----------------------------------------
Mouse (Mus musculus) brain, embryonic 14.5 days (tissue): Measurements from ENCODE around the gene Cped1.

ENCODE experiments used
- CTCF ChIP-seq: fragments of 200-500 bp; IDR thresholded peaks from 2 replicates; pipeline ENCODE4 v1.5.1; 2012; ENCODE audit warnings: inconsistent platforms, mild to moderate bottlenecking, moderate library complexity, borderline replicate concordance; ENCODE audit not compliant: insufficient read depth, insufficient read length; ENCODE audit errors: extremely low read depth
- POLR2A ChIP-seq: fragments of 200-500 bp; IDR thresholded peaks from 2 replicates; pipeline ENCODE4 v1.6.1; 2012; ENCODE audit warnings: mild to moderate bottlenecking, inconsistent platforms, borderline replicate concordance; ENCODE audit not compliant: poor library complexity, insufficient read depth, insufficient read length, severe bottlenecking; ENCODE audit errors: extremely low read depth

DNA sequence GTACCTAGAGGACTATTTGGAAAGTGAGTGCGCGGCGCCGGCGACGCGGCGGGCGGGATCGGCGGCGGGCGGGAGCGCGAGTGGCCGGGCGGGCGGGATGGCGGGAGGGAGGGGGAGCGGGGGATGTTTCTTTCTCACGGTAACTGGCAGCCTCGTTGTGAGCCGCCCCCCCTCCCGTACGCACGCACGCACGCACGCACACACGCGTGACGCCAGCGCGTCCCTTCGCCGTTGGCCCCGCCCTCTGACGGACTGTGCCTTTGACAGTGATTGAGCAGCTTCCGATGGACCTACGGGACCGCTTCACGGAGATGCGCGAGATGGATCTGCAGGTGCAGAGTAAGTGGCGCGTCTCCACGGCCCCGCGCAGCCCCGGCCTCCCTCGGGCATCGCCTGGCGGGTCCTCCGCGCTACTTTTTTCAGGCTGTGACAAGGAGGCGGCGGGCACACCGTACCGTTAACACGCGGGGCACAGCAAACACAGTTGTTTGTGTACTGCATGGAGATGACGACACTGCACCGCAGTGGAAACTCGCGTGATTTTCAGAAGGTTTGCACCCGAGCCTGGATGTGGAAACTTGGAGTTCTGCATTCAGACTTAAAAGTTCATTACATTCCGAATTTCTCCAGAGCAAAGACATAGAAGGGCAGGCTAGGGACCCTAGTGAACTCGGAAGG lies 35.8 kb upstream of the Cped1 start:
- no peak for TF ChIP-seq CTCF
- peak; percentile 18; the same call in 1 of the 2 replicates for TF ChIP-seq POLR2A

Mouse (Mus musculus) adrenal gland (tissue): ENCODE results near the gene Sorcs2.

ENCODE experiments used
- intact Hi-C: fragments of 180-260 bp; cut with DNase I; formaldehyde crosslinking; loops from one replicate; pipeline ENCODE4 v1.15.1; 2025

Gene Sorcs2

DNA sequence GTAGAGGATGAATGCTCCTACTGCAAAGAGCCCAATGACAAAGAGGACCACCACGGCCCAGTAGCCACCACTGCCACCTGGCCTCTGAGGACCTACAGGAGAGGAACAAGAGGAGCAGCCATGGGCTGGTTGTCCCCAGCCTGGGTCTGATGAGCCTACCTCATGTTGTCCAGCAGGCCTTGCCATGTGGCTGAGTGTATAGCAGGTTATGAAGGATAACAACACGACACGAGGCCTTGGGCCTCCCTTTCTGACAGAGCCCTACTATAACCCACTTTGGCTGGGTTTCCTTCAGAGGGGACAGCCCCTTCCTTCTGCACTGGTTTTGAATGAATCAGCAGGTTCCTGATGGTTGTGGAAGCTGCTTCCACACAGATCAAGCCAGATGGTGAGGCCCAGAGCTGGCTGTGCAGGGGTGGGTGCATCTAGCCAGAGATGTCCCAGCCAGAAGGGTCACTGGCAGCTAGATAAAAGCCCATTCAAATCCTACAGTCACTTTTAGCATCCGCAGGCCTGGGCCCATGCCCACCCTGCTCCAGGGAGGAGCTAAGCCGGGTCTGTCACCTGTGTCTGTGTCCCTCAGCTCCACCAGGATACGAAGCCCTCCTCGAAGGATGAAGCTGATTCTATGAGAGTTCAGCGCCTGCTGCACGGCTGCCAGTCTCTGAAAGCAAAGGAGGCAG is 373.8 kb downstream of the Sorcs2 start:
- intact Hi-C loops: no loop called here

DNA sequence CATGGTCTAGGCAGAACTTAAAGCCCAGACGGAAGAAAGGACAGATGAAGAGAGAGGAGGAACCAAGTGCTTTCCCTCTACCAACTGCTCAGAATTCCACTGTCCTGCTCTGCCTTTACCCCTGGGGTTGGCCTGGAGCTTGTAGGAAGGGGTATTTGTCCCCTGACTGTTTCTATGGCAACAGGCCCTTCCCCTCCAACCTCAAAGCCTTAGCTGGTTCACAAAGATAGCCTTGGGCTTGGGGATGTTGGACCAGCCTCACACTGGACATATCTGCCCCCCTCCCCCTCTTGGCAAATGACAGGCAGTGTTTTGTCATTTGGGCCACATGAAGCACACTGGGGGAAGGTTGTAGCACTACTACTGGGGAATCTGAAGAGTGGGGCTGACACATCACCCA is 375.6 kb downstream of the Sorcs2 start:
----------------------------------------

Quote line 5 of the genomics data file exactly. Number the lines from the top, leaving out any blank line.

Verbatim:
DNA sequence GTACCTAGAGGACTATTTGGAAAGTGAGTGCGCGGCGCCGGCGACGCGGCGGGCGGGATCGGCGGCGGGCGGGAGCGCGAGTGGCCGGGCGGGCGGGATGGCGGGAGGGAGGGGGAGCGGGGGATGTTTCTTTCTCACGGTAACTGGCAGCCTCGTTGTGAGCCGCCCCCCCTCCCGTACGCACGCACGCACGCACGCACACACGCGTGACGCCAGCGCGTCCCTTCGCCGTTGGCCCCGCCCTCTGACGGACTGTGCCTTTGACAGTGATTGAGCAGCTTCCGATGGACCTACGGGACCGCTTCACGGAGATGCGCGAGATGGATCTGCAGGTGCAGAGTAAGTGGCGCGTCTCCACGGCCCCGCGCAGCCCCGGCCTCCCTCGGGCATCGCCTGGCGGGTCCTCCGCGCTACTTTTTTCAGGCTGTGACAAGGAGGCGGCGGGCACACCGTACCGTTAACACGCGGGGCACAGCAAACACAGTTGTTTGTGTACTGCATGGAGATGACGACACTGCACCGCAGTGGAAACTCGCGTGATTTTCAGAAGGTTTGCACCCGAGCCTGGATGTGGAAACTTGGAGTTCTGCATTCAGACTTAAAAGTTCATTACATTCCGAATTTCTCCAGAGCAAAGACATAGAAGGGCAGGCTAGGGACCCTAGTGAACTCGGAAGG lies 35.8 kb upstream of the Cped1 start: